Bach and the Italian Concerto
Academy of Ancient Music
Milton Court Concert Hall, 15 February 2017
Bach: Concerto for oboe d’amore in D major
Vivaldi: Concerto for violin in G minor
Albinoni: Concerto for oboe in D minor
Vivaldi: Concerto for two violins in A minor
Bach: Italian Concerto
A Marcello: Concerto for oboe in D minor
Groups like the Academy of Ancient Music often perform with soloists drawn from their own ranks, with understandably excellent results. This was one such occasion, when four of the AAM’s regular orchestral players stepped into the soloist limelight. The focus was on the influence of Italian music on Bach, with a sub-plot of the Italian music that Bach transcribed for harpsichord organ. Indeed Alistair Ross, the AAM’s principal keyboard continuo player, suggested during the pre-concert talk that he could perform the entire concert programme on his own on organ and harpsichord.
The instrumental focus of the concert was on the oboe and oboe d’amore, played by Frank de Bruine. He opened with the latter instrument in Bach’s Concerto for oboe d’amore in D, the husky tone of the oboe d’amore (pitched lower than the normal baroque oboe) revealing exactly why it was one of Bach’s favourite instruments. He also played oboe concertos by Albinoni and Marcello, the latter one of the best known of the genre, with its gorgeous central movement with its sensuous melody supported by repeated chords from the orchestra.
After the opening d’amore concert we heard Vivaldi’s G minor Violin Concerto, with the AAM leader Bojan Čičić excelling as soloist, bring an outstanding sensitivity to the melodic line and a well-judged vigour and energy to the consort. He was later joined by Rebecca Livermore for Vivaldi’s Concerto for two violins in A minor, the pairing of the two violins revealing a delicate balance and interplay.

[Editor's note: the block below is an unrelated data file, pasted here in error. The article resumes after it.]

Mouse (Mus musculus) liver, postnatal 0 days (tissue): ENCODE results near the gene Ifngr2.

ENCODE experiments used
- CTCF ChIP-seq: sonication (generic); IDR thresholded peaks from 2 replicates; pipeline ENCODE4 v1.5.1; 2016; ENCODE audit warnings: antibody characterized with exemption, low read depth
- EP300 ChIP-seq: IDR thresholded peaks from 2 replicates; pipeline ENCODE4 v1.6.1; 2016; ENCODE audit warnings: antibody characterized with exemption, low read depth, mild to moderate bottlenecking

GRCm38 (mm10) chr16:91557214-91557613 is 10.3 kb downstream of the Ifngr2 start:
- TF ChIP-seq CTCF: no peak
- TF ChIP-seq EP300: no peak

This was followed by the real Italian Concerto, Bach’s solo harpsichord homage to all things Italian, including the concerto form. Using the two keyboards of the harpsichord to represent the solo and tutti sections of the concerto form, Bach here demonstrated his extraordinary ability to absorb other national styles. Alistair Ross is usually hidden behind a harpsichord or organ music desk towards the back of the orchestra, so this was an ideal chance to him to display his solo credentials. That said, the role of keyboard continuo player is far more complex than most people realise – few understand that, despite all the notes that flow from the keyboard continue, they usually only have a single line of music (like their companion cellist) plus a few obscure looking numbers to base what amounts to free improvisations upon.
His playing of the Italian concerto was one of the highlights of the evening. He plays in a manner that writers of the time described Bach’s own playing, noting that regardless of the complexity of what he was playing, you couldn’t see his fingers move. This sensitive and non-demonstrative mode of playing is ideal, and Alistair Ross’s composed demeanor and lack of self promotion was a marked contrast to several harpsichord players.
This was and excellent evening of fine music making, helped by the introductory talk given by the three main soloists. Although Frank de Bruine and Bojan Čičić were both billed as directors, it was the latter who had the lions share of the task, very clearly inspiring his fellow AAM players. The concert deserved its sell-out status.